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Ultra-sensitive Tests Confirm No Significant Health Risks Expected from Plutonium Exposures

Boulder, Colo. — Confirming earlier assessments, new results from ultrasensitive medical tests and related dose analyses indicate that none of the 29 personnel tested to date for internal exposure to plutonium as a result of a June 9 incident at the National Institute of Standards and Technology (NIST) is expected to experience any clinically significant health impacts.

"The TIMS tests are a much more sensitive method for detecting plutonium exposure and confirm earlier testing results that showed low levels of exposure," said Dr. Edward Cetaruk, a toxicologist with the University of Colorado Health Sciences Center, who is providing medical care and consultation to the affected individuals. "Since they have a lower limit of detection, the new tests have identified some additional personnel with evidence of exposure. However, as these levels of exposure are even lower than those found in the initial round of testing, we still do not foresee any significant health impact."

On July 10 NIST announced that results from a technique known as alpha spectroscopy showed that a small number of individuals had received internal plutonium exposure as a result of the June 9 spill. The precise number was not given to protect the medical privacy of the affected individuals.

The latest tests used a technique called thermal ionization mass spectrometry (TIMS), which directly detects individual atoms of plutonium and is significantly more sensitive than alpha spectroscopy. About half the 29 TIMS tests detected plutonium. However, almost all of these associated doses are extremely low, a cumulative radiation dose below 25 millirems (0.25 millisieverts) from plutonium in the body over a 50-year period, according to radiation health physicist Richard Toohey of Oak Ridge Associated Universities. The remaining small number of TIMS tests showing detectable doses are below 350 millirem (total dose over a period of 50 years).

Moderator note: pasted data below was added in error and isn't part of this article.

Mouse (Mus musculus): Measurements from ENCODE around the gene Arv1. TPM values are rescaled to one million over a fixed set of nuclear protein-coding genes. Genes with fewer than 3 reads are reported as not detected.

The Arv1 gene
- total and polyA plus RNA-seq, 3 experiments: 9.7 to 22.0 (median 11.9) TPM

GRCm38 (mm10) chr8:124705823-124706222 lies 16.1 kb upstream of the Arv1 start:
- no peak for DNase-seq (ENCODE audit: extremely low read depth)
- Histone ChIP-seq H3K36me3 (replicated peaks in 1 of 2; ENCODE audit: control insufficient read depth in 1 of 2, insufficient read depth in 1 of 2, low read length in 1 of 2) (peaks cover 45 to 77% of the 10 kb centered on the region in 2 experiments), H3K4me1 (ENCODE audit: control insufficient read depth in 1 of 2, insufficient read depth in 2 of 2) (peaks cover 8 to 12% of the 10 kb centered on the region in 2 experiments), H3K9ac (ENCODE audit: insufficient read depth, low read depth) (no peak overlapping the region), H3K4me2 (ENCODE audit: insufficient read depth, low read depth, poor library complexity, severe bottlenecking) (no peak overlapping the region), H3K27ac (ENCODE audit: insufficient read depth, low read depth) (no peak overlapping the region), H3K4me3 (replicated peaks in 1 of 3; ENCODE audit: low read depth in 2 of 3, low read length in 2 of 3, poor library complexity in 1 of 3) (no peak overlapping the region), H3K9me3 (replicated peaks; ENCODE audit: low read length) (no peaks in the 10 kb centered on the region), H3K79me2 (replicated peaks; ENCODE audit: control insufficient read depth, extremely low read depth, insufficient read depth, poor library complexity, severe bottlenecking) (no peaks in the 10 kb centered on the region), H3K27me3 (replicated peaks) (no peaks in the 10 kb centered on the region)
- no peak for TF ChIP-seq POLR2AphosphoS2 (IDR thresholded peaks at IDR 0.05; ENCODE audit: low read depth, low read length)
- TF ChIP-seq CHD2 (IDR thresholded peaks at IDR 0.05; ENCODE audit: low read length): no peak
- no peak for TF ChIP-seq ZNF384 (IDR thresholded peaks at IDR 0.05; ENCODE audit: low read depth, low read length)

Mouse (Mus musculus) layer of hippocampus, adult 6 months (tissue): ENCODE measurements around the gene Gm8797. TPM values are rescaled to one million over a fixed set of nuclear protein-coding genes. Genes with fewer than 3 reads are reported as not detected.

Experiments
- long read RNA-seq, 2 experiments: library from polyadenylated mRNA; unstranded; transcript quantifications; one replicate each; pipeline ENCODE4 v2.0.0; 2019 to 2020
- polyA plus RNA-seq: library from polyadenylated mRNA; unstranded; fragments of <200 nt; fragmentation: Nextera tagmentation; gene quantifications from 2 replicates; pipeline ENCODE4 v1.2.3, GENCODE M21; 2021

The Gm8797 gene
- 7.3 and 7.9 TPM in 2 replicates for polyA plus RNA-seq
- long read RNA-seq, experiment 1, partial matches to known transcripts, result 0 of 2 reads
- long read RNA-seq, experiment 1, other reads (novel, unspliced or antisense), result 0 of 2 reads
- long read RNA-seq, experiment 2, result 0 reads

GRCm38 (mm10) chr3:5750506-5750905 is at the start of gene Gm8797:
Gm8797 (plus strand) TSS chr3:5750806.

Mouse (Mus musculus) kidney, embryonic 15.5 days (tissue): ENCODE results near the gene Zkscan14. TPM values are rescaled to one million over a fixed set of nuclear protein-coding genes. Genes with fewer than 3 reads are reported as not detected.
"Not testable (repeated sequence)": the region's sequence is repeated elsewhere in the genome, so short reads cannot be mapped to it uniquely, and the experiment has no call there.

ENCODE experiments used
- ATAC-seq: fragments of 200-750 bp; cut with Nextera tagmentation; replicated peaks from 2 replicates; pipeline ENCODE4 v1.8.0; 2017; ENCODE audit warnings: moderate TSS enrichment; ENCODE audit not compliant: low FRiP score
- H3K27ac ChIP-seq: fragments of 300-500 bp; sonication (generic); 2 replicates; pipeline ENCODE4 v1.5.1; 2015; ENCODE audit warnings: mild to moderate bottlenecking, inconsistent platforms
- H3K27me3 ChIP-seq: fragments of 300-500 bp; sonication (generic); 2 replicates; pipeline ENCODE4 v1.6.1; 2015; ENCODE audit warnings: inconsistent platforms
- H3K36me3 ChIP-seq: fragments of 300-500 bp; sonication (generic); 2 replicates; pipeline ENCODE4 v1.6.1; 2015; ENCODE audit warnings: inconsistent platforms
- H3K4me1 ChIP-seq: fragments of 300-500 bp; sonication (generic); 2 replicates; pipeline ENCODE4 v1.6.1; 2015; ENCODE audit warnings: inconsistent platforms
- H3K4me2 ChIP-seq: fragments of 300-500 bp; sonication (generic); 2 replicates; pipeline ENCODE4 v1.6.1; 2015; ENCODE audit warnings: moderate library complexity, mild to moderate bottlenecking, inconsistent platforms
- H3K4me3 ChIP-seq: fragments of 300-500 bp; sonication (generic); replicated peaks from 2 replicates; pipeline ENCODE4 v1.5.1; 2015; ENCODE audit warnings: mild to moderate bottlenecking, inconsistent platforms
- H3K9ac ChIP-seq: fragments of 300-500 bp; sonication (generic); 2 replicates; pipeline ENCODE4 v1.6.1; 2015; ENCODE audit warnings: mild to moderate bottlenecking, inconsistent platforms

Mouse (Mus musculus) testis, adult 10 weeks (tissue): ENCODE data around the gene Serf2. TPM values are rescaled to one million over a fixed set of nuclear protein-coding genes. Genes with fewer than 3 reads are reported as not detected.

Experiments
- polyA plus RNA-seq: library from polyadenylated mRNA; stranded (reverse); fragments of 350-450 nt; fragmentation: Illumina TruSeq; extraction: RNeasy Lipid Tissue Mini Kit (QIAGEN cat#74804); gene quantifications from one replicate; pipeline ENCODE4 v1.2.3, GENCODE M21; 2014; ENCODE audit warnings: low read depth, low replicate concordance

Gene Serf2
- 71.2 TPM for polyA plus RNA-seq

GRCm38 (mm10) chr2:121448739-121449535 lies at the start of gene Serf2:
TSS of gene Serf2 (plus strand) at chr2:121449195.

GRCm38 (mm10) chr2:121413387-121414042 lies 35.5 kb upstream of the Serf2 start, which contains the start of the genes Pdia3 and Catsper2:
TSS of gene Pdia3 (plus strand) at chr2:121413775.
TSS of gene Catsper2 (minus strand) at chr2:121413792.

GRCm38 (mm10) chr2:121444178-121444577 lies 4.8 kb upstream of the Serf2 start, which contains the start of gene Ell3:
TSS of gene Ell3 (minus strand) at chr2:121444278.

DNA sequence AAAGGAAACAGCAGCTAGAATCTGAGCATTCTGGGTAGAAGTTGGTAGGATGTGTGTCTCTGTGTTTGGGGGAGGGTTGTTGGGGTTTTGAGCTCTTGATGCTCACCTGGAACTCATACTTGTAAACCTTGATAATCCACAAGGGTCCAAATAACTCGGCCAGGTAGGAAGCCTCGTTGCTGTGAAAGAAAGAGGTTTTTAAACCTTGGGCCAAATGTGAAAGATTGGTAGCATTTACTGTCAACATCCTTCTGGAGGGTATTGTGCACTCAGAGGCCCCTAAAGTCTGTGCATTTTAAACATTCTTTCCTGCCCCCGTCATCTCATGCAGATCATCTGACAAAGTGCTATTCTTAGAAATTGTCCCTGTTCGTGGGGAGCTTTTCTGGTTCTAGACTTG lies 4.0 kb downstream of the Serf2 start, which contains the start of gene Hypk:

For perspective, while the doses quoted above are for a 50-year period, the average annual exposure of the general public to natural background radiation in the Boulder, Colo., area is about 450 millirem (4.5 mSv) (22,500 millirem over 50 years), based on estimates from the National Council on Radiation Protection and Measurements. Natural background radiation comes from cosmic rays, the ground (e.g., rocks) and the atmosphere (e.g., radon gas).

Bioassay results and dose analyses were received and communicated by a physician to all the affected individuals.

TIMS results for six additional personnel whose bioassay samples were received later than the 29 already reported are expected in about a month, according to NIST.

"We hope that having these definitive tests confirm that there are no significant health effects expected will reassure those affected and their families," NIST Deputy Director James M. Turner said. "Nevertheless, we continue to regret that any exposures occurred. Meanwhile, we are aggressively moving to strengthen NIST's safety system from top to bottom."

The latest round of bioassays including the TIMS tests were performed by Los Alamos National Laboratory, part of the U.S. Department of Energy (DOE) National Nuclear Security Administration. In addition, advice and consultation on radiation emergency medicine was provided by the DOE Radiation Emergency Assistance Center/Training Site (REAC/TS).

Additional information on the NIST Boulder plutonium incident is available online.

Released August 14, 2008, Updated February 2, 2023